An Allium and Cutting Hedge Plan
Thanks to Longfield Gardens for providing the alliums for this planting in celebration of the Year of the Allium.
This was the impetus to get me moving on this project I have wanted to start for months now!
The gardens I inherited when we bought Stonecrest are fantastic and wild. There is a creek lined with moss and ferns and plenty of woods and grassy area for the kids to play. There are hundreds of daffodils that peek up each spring from their woodland beds and a few small "official" flower beds with peonies and such. However. I miss lilac. ...and hydrangea. ...and sandcherry. I crave easy bulb blooms to cut all season long. I miss the grand parade of spring and summer fragrance. Thus, I decided to tackle THIS beast:
That hedge of weedy bushes sits to the left of the house and if you could look from the sky down, you would see a driveway that goes into a lower level garage. Across the driveway (where that electric line pole is) is another hedge that is similar, but is currently housing a hornet's nest. Once we are able to remove the nest in late winter (the hornets have left us alone and are good pollinators, and will leave the nest empty), I plan to make a similar cutting hedge to mirror this one. Clear as mud? Here is the hedge in relation to the corner of the house:
There was a very large mulberry tree which we had cut out, a host of poison ivy which the sheep ate up and the next step is to have the rest of those trees and bushes cut out. I considered keeping the tree, but I do not want to have to worry about either the power line or the roof once the tree grows to maturity, so everything has to go. Once the area is clear, I will build up the soil with manure and leaf mold and then planting can begin! I am utilizing three sources for this particular planting. Longfield Gardens is providing the alliums, I purchased all of the trees and shrubs as saplings from the Arbor Day Foundation and I will fill in with cuttings from plants I am already growing.
Ready to see the plans? They are hand-drawn, so prepare yourself to squint a bit:
The lines, arrows, circles and stars are all various types of alliums in the Bountiful Blooms Collection. I met Nick McCullough and his wife Allison at the P. Allen Smith event this spring and was excited to see that he put together this collection for Longfield along with a full garden design. My design takes cues from Nick's, but I am using foundation shrubs instead of peonies. You can see his design HERE.
The alliums used in both plants are the same and you might be surprised at a few! My very favorite are the pretty pink drumstick alliums, a break in tradition from the perfectly spherical varieties. I clustered these around the sand cherry near the corner of the house.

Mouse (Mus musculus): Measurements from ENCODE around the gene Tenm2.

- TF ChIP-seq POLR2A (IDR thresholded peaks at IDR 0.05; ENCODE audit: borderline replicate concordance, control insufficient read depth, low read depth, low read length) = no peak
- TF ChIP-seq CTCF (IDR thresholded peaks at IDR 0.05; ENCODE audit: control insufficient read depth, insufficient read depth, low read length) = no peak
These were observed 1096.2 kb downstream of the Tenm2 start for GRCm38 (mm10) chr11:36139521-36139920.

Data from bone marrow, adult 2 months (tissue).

Next, the ginormous Gladiators will pop up towards the center of the planting and the Purple Sensations will be sprinkled here and there among the hydrangeas. Last, but not least, I will plant the understated pink Christophi amidst some Guacamole Hosta I have at the bottom of the planting.
The foundation of the planting is a background of beautiful, fragrant cutting shrubs. There are two large traditional lilacs and one Pekin Lilac (a white lilac) along with several white hydrangea and (my favorite!) a sand cherry in the corner, by the house. The sand cherry has one of my very favorite scents in early spring, so I sited it here so I can get the benefit of the scent early in spring from the front porch. All of the Arbor Day trees and shrubs come as 2 year old saplings and will take a few years to get to a good size. However, they are cheap (around $10 or less for each one) and planting the saplings is far easier than planting a mature bush or tree. Planting saplings is also my choice because they seem to adapt easier to the heavy clay soil a bit easier than larger specimens that have been babied with nice soil for years and years. If you are super curious, here are my choices:
Hydrangea, Lilac, Pekin Lilac, Sand Cherry
3 Washigton Hawthornes
2 Sargent Crabapples
3 American Redbuds
4 Flowering Dogwoods
PS: The Arbor Day Foundation offers 10 free trees when you support them with a $10 membership HERE. I do it almost every year. When we lived in Nebraska, we would often go up to the Foundation headquarters and I absolutely love what the Arbor Day Foundation stands for and works towards. ---not sponsored
One last note: I chose varieties that are all shrubs or small trees so that I do not have to worry about that power line or the roof in future years. The tallest trees (dogwoods, maybe crabapple) will be towards the bottom of that slope to give them plenty of room to grow. The alliums will actually go in first this fall, then the trees come dormant in November to be planted out immediately. Filler catmint, lavender and sedum will fill in holes next spring and then I simply have to have patience and wait until the blooms come in!